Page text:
In pandemic, gun sales booming


Alan Campbell, right, talks to Tom Meyer, a customer, left, about some of the features of a Poly Witness 9 mm handgun at the Ocala Armory on West Silver Springs Boulevard in Ocala, Fla. on Monday, July 13, 2020. Sandy Brygider, the owner of Ocala Armory, said that gun and ammunition sales have skyrocketed in recent months amid the COVID-19 pandemic and the George Floyd protests. [Bruce Ackerman/Ocala Gazette] 2020.

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Posted August 3, 2020 | By Bill Thompson, Deputy Editor

Alan Campbell, right, talks to Tom Meyer, a customer, left, about some of the features of a Poly Witness 9 mm handgun at the Ocala Armory on West Silver Springs Boulevard in Ocala, Fla. on Monday, July 13, 2020. Sandy Brygider, the owner of Ocala Armory, said that gun and ammunition sales have skyrocketed in recent months amid the COVID-19 pandemic and the George Floyd protests. [Bruce Ackerman/Ocala Gazette] 2020.

Sandy Brygider has been in the gun business for 50 years. And in all that time, he’s never seen a moment like this.

“It’s unprecedented,” said Brygider, owner of the Ocala Armory, a gun store on west State Road 40.

He was referring to gun sales.

Regardless of type of gun, Brygider said, the inventory is “virtually nonexistent.”

“There are no more guns to be had,” he said.

The same is true of ammunition, he added. “It’s flown off the shelves, and the prices have gone up,” said Brygider.

The reason, to him at least is clear: fear.

Brygider estimates that 80 percent of his sales have been weapons intended for self-defense, many by first-time gun buyers. Collectors have purchased the rest and hunters, as of the moment, are not in the market, at least at the Ocala Armory.

“People look around and see all the shenanigans going on with these liberal, Democratic-controlled cities and decide they need to protect themselves and their families,” he said.

Gun sales are not tracked in America.

But there are a couple of rough barometers by which they can be gauged: federal background checks and state concealed-carry license applications.

Nationally, FBI background checks related to potential firearms purchases were up 38 percent for the first six months of 2020 compared to the same period last year.

The FBI processed 19.2 million requests between Jan. 1 and June 30, which included setting a new monthly record, 3.9 million, in June. The previous monthly record – 3.7 million – had been set in March.

FBI records show that seven of the top 10 weeks historically for such inquires have occurred during 2020, as did five of the top 10 individual days. The agency handled more than 1 million requests during the weeks of March 16 and June 1.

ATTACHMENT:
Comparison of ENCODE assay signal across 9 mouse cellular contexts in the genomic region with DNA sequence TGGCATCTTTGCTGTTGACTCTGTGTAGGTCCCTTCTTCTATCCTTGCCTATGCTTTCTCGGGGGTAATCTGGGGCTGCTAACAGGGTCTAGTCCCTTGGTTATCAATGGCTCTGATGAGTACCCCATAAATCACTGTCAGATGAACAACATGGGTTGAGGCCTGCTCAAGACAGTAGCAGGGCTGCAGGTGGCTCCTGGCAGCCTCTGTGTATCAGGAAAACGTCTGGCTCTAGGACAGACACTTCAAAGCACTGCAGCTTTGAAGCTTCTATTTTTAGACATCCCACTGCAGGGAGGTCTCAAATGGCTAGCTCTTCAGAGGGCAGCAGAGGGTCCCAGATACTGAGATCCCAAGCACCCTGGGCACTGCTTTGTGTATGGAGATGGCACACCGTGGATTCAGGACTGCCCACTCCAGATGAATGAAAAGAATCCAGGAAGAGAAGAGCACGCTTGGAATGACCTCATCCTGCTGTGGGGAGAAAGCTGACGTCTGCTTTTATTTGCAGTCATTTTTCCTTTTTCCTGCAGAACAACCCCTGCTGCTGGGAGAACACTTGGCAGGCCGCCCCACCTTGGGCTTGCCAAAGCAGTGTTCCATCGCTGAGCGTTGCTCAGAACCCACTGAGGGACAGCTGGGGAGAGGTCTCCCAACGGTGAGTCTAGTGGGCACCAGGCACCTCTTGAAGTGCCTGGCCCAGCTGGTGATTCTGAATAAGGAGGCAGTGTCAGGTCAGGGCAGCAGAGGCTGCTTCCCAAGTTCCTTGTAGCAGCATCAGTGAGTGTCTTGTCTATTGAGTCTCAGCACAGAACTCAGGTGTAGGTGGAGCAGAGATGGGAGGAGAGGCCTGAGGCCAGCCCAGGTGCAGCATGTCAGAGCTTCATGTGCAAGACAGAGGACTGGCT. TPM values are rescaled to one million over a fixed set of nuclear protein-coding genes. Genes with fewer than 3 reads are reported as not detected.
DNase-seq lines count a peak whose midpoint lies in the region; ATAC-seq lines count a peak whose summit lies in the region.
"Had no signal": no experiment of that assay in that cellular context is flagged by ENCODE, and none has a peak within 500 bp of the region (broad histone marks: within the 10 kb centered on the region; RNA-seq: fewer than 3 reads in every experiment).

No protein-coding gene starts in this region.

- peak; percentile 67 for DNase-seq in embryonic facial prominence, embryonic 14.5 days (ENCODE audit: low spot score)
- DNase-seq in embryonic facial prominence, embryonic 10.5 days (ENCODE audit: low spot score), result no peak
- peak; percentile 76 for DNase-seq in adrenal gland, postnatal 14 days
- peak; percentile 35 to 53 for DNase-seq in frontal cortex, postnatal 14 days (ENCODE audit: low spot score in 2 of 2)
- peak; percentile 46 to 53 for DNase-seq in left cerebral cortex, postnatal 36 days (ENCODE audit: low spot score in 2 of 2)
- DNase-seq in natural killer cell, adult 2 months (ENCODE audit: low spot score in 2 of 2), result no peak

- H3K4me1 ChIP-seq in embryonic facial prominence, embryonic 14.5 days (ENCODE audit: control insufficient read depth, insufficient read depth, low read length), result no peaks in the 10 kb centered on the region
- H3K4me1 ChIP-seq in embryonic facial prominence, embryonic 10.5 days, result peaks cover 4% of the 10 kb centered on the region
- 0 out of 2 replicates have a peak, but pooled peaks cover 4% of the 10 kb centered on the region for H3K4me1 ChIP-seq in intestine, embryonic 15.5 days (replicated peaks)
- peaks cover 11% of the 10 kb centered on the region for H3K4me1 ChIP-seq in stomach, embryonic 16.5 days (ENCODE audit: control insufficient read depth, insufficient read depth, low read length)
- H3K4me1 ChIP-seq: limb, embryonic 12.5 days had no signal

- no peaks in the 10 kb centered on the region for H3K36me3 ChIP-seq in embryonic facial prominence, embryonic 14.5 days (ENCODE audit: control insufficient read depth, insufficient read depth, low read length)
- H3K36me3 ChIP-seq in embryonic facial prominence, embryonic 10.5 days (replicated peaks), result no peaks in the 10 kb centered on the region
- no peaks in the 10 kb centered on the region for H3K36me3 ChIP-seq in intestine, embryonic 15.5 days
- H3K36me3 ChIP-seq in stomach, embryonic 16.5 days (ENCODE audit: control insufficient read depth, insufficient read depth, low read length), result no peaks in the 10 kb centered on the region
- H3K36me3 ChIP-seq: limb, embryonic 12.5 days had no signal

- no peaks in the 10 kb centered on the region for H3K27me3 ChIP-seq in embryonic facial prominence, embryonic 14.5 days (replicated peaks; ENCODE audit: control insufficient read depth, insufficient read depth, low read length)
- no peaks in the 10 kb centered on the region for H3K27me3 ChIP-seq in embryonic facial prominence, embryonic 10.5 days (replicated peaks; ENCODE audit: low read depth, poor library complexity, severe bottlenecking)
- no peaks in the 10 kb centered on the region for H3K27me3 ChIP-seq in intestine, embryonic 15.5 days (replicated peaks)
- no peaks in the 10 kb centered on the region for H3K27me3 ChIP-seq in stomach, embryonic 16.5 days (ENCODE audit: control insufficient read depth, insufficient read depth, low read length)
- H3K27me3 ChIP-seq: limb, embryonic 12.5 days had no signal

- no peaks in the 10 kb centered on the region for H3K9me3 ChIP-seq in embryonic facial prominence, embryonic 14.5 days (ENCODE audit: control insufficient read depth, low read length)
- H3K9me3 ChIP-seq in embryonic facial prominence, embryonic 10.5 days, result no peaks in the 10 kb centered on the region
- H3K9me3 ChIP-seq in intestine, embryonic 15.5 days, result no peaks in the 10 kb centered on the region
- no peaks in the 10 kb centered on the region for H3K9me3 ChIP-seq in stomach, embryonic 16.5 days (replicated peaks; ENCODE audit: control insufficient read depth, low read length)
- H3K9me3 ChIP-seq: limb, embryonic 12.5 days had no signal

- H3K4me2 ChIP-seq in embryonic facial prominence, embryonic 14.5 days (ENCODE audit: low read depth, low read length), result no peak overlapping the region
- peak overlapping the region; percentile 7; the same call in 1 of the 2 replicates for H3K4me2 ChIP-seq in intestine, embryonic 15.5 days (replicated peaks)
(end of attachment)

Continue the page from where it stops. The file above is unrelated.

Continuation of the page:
Within Florida, the FBI handled 873,391 background checks for the first six months of the year. That was up 50 percent over the first half of 2019.

Florida records concealed carry license applications in accordance with its fiscal year, which runs from July 1 through June 30.

Statewide, for the first half of fiscal year 2020, which ended on June 30, total applications for those permits outpaced the total during the second half – 85,114 to 78,820.

But requests for renewed licenses raged during the latter half of the year. Applications to continue a license soared to 92,210 for the first six months of this year, compared to 62,677 such requests over the first half of last year.

The trend for Marion County, however, was more licenses all the way around.

Between July 2019 through December 2019, 1,802 county residents applied for a new concealed-weapon permit. Between January and June that jumped 33 percent, to 2,420.

Guns are shown for sale at the Ocala Armory on West Silver Springs Boulevard in Ocala, Fla. on Monday, July 13, 2020. Sandy Brygider, the owner of Ocala Armory, said that gun and ammunition sales have skyrocketed in recent months amid the COVID-19 pandemic and the George Floyd protests. [Bruce Ackerman/Ocala Gazette] 2020.

Not surprisingly the biggest chunk of those submitted during 2020 occurred in March, when coronavirus shutdown restrictions tightened, and in June, after the riots and looting following the death of George Floyd in Minneapolis.

In just those two months alone, 1,153 county residents petitioned for a license to carry a weapon.

And much like the state trend, local renewals picked up considerably during the first six months of this year.

Between Jan 1 and June 30, 2,019 county residents sought renewed concealed-carry licenses, compared to 1,251 for the period of July 1, 2019, through Dec. 31, an increase of 61 percent.

Erich Pratt, senior vice president for the Gun Owners of America, concurred that fear is a motivating factor right now.

“People are buying guns in record numbers because they’re scared of what’s happening across the country. They are scared of looters and rioters; they are worried that police may not be able to protect them,” Pratt said in an email.

He added that some estimates indicate 2 million Americans became new gun owners in 2020, which would represent 40 percent of this year’s total sales thus far. Many of these buyers are purchasing semi-automatic handguns, shotguns, and modern rifles like the AR-15 — firearms tailored for self- and home-defense roles.

“These new gun owners, including some who were previously anti-gun, are taking their safety into their own hands,” said Pratt.